Let the child touch the TV remote and you know that’s their first brush with technology.
Children take to technology like fish take to water. Even as debates rage over how much technology we should let our children use, it comes down to one inescapable fact that the society of today and tomorrow is totally driven by technology. The impact of video games on children is well-researched.
Let’s question – can we be Luddites in a world that is also tapping into children as design “partners” for innovation? Or should we embrace the best of technology and use it to strengthen their literacy and cognitive skills?
Which are the creative technology skills we should encourage children to learn? Maybe, these five (though, feel free to suggest your own in the comments)…
Google is offering vouchers to any women and minorities interested in learning how to code, CNET's Seth Rosenblatt reports.
In a blog post from Gregg Pollack, CEO of the Code School, Google is paying for three free months for any women and minorities interested in tech to expand their skills. The offer is part of Google’s $50 million “Made With Code” initiative, which aims to help close the gender gap in tech.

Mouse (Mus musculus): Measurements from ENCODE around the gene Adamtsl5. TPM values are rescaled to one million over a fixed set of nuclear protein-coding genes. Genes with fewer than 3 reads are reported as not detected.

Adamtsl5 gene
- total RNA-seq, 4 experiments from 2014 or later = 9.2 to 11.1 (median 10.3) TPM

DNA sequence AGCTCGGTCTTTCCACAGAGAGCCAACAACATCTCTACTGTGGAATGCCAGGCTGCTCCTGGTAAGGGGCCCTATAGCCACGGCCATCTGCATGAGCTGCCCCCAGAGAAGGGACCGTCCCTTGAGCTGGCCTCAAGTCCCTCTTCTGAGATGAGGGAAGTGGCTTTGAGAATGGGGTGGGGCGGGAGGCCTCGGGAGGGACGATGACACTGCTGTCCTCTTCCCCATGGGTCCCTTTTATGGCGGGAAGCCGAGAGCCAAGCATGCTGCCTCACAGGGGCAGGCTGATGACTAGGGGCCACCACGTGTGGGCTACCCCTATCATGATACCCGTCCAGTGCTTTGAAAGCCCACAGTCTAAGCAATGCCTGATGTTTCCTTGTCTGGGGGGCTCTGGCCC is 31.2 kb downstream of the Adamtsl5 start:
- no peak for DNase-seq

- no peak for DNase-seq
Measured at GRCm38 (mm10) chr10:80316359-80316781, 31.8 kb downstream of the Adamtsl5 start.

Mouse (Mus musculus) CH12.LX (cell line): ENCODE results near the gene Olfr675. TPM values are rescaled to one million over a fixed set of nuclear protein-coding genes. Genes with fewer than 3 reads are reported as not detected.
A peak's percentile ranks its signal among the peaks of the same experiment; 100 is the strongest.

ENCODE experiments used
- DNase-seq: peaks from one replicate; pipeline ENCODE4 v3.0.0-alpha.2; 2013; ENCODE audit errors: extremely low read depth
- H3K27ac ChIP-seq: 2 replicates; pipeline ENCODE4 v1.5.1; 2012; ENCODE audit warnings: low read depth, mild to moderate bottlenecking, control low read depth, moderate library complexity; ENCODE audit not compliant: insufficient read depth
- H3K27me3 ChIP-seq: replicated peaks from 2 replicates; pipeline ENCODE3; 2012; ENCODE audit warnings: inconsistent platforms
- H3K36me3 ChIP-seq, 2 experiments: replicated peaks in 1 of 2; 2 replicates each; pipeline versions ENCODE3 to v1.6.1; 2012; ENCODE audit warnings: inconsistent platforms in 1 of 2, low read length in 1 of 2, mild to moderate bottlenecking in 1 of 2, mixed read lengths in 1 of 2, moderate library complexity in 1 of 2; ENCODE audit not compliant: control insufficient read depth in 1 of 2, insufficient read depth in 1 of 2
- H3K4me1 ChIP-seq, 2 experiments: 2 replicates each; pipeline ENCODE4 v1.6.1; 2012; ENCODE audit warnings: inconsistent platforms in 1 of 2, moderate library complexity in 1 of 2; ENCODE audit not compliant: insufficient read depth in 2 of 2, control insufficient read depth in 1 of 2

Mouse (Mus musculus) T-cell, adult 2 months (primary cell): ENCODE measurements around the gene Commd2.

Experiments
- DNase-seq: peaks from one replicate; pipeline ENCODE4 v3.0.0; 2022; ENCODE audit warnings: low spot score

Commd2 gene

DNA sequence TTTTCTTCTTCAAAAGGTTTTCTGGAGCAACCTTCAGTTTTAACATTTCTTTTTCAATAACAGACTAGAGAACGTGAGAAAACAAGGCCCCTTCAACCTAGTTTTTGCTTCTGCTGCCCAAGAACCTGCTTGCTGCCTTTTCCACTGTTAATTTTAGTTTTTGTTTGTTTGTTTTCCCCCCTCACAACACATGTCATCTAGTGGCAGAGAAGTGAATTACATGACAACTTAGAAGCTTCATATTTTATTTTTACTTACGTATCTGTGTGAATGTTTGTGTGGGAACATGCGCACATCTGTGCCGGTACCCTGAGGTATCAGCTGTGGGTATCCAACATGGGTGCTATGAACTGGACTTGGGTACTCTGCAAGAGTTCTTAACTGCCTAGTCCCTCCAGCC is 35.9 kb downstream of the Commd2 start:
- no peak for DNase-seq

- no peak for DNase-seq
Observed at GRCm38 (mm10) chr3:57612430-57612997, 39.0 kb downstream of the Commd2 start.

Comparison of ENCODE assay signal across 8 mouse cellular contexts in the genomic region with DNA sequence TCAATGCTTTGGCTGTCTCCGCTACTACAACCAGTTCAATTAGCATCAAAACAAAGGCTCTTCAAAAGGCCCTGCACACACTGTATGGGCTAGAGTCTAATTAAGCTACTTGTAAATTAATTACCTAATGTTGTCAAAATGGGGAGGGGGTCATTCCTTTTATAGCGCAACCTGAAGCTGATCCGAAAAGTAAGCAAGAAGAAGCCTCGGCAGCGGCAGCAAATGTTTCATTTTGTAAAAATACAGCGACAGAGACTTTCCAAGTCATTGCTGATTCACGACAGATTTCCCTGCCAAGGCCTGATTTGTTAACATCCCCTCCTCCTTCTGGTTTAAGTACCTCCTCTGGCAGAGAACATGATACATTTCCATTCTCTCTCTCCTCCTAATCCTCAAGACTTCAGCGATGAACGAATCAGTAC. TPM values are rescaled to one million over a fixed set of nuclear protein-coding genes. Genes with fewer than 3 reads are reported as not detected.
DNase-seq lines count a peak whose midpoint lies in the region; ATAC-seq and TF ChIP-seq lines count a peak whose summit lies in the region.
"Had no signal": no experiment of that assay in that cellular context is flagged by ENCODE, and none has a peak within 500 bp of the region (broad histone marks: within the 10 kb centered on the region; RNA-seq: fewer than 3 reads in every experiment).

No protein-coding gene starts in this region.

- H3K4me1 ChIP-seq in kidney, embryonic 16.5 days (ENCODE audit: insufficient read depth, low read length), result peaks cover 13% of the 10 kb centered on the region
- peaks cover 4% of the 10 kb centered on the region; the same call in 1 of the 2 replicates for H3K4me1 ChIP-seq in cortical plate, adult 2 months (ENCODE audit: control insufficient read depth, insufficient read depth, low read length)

While Google is also offering the same vouchers to the women in attendance at its annual I/O developers conference this week, the search giant has released an online application that’s available to women everywhere. Google says its available vouchers for women number in the “thousands.”
This new initiative comes just days after Google published a diversity report that revealed only 30% of its employees are women, while African Americans and Hispanics only comprised 1 and 2% of Google’s tech employees, respectively. Google said the current state of its company diversity is “miles from where we want to be.”